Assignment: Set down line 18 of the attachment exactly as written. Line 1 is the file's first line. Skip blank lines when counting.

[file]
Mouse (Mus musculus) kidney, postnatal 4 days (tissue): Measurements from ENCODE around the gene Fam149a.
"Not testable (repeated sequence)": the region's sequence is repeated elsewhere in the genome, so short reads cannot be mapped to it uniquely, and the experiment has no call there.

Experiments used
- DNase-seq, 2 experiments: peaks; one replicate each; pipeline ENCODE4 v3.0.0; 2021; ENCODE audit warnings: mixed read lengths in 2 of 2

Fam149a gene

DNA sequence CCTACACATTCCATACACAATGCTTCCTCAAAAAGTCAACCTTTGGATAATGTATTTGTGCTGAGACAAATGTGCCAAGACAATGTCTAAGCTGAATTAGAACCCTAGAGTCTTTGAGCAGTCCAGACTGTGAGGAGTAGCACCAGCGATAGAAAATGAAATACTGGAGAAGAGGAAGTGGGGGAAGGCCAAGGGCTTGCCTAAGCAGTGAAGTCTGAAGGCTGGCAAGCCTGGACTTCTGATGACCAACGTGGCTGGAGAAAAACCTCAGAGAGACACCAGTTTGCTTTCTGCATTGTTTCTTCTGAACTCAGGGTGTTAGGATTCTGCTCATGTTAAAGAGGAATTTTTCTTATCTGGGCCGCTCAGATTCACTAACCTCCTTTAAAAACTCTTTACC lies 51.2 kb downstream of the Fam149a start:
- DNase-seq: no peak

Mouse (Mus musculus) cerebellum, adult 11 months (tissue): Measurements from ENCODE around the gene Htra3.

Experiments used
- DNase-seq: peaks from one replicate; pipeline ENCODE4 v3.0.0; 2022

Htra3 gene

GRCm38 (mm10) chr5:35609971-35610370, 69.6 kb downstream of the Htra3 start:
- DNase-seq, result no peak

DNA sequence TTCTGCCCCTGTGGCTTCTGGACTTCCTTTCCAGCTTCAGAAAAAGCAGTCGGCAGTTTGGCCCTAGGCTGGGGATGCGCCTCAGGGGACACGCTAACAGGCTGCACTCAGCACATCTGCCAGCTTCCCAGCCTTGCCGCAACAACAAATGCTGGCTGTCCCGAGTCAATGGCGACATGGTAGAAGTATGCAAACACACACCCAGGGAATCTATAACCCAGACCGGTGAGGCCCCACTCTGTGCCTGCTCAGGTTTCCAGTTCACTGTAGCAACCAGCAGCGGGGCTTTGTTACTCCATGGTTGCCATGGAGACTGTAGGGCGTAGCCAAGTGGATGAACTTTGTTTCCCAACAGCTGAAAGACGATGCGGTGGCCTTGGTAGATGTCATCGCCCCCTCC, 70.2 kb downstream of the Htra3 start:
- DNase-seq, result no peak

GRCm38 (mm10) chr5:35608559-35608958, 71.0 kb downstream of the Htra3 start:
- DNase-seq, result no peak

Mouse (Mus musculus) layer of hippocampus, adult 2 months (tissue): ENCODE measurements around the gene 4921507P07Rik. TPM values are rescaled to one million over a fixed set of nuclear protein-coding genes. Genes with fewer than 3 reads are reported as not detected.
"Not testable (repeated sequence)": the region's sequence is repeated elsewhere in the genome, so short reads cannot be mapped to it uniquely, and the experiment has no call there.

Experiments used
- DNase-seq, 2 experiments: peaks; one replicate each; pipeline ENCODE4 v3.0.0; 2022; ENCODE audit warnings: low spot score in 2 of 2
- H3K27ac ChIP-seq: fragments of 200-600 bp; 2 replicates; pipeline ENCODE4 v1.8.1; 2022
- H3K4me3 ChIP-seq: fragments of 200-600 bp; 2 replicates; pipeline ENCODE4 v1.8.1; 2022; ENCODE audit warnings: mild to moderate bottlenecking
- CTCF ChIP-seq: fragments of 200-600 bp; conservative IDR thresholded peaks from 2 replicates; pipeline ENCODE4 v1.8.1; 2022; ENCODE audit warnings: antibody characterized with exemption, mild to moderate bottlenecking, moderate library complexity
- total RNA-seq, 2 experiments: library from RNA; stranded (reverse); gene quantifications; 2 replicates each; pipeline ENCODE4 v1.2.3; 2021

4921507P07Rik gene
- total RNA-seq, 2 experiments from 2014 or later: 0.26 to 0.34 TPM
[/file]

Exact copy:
Mouse (Mus musculus) layer of hippocampus, adult 2 months (tissue): ENCODE measurements around the gene 4921507P07Rik. TPM values are rescaled to one million over a fixed set of nuclear protein-coding genes. Genes with fewer than 3 reads are reported as not detected.